On Kauai, virtual counseling offers struggling residents an important lifeline

Updated: Mar. 3, 2021 at 5:46 PM HST
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HONOLULU, Hawaii (HawaiiNewsNow) - Residents on Kauai are now eligible for three hours of free counseling with a new program.

WorkLife Hawaii Director Naomi Sutton said the county asked if their 30 counselors could help residents out with counseling.

The program ran for three weeks in December and was funded through federal CARES Act money. However, it took a temporary pause after the money ran out.

Through a grant made by the Hawaii Community Foundation, the program now extends until August. They can call WorkLife Hawaii, a division of Child and Family Service, at (808) 543-8445 to set up an appointment.

“We’ve heard about all kinds of struggles,” said Sutton.

“There are parents who are still doing distance learning for their children, and trying to figure that out and work at the same time. We’ve had kupuna call who are just so isolated and scared about contracting COVID.”

According to an American Psychological Association’s survey from September, most psychologists have reported an increase in patients with anxiety disorders and depressive disorders amid the pandemic.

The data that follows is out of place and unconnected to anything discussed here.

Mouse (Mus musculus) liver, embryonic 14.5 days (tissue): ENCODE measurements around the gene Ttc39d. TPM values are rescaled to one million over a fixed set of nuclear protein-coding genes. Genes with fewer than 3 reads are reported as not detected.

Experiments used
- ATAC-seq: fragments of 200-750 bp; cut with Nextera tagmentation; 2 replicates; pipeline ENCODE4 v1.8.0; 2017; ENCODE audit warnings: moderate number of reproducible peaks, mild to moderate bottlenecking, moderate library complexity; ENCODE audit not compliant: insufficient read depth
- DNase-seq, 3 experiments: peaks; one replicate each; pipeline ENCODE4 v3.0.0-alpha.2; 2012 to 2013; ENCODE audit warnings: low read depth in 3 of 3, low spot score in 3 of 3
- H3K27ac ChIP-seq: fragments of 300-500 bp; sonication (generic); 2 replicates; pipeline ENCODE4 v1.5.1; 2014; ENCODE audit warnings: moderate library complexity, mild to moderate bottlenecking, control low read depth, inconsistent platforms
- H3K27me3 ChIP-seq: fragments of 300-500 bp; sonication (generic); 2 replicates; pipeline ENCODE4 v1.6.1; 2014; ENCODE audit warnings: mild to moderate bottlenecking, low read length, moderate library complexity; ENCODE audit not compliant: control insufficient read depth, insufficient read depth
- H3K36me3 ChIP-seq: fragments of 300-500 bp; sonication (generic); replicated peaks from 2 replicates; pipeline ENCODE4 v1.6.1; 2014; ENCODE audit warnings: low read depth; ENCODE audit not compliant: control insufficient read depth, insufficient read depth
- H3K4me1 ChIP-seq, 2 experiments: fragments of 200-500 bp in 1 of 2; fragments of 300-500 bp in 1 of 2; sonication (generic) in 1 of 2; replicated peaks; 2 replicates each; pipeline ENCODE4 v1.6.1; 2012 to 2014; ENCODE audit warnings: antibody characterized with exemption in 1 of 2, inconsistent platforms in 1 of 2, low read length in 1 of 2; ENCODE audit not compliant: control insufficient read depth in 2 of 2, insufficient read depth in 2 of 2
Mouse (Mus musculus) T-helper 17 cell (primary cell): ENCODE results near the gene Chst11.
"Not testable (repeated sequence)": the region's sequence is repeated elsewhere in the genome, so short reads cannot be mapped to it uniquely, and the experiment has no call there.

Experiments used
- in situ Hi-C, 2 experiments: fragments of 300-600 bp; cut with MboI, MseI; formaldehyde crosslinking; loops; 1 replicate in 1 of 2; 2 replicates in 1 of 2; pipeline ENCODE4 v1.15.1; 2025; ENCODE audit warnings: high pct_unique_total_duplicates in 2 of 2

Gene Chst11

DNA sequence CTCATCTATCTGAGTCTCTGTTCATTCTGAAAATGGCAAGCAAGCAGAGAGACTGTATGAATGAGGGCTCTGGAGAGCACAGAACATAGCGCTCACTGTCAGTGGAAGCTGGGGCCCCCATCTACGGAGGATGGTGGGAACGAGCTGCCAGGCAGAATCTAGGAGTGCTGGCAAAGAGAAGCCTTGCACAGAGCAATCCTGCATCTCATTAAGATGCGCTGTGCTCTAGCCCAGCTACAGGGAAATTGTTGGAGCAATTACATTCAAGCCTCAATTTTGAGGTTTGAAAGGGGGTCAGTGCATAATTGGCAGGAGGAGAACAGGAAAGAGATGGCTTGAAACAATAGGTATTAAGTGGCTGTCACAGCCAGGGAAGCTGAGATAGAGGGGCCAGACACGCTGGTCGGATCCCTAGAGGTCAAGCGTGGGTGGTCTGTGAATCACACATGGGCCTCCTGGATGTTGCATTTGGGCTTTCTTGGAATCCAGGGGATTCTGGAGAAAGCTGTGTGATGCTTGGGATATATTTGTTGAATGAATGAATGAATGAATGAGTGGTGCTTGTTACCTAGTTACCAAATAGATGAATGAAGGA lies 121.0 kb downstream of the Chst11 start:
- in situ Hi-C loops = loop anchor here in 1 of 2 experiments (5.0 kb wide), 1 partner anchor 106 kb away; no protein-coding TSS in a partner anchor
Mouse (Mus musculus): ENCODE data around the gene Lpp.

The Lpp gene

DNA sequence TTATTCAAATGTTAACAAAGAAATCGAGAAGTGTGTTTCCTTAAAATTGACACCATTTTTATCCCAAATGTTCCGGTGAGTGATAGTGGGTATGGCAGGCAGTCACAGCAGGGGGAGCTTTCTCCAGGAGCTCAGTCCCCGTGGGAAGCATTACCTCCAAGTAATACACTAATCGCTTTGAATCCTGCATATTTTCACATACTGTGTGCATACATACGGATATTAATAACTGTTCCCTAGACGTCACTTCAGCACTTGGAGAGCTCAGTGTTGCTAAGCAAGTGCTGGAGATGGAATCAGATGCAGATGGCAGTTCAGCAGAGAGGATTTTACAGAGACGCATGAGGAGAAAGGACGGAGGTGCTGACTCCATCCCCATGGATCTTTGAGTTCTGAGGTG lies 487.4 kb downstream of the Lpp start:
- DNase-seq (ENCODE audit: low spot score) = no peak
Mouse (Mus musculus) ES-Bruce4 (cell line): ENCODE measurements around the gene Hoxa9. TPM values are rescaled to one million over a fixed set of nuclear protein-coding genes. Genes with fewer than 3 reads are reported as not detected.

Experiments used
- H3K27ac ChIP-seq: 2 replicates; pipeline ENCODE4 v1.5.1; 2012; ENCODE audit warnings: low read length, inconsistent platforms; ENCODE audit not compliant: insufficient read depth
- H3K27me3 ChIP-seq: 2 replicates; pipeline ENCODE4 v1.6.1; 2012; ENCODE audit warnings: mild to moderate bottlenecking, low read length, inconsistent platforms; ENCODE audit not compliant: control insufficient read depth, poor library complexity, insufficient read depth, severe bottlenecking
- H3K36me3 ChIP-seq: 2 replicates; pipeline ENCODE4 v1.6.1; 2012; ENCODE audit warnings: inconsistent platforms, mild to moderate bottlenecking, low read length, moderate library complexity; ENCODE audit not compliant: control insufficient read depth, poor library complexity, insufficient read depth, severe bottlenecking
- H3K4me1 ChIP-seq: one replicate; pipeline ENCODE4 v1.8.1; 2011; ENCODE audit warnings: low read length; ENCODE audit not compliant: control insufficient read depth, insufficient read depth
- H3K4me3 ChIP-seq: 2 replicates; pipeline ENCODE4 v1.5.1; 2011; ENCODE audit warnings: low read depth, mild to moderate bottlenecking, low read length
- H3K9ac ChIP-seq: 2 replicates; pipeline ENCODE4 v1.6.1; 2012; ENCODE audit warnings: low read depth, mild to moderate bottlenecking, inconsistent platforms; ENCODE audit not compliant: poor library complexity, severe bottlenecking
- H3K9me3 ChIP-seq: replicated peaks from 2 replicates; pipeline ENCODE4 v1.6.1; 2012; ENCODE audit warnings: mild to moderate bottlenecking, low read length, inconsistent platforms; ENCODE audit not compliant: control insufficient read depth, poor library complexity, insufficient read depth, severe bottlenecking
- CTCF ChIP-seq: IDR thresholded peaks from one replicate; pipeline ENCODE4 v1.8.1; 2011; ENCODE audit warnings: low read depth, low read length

Patricia Wistinghausen has been a mental health advocate on Kauai for years and said there has always been a strong demand for more help. She is currently a safeTALK suicide prevention trainer.

“We always need more mental health resources, counselors, everything,” Winstinghausen said.

“People need to know that there are resources and assistance out there, a place where they can call to just talk with somebody.”

Wistinghausen said that with all of the recent changes to the community due to the pandemic, more folks on the island are reaching out for help.

However, she said there is still a strong stigma surrounding mental health.

“It’s it is a culture thing,” she said. “People don’t want to appear weak, they don’t want to appear like they can’t handle something or don’t have their stuff figured out. But at the same time, we’re all humans.”

Wistinghausen said this program is important to reach those who don’t have health care.

Especially now, with so many people out of work and who lost their insurance during the pandemic.” she said.

The WorkLife program is not a crisis line, but a way to get set up with a counselor.

Those experiencing a mental health crisis can call Hawaii CARES 24 hours, seven days a week at (808) 832-3100 on Oahu and at 1(800) 753-6879 on neighbor islands.

The National Suicide Prevention Hotline is 1-800-273-8255.

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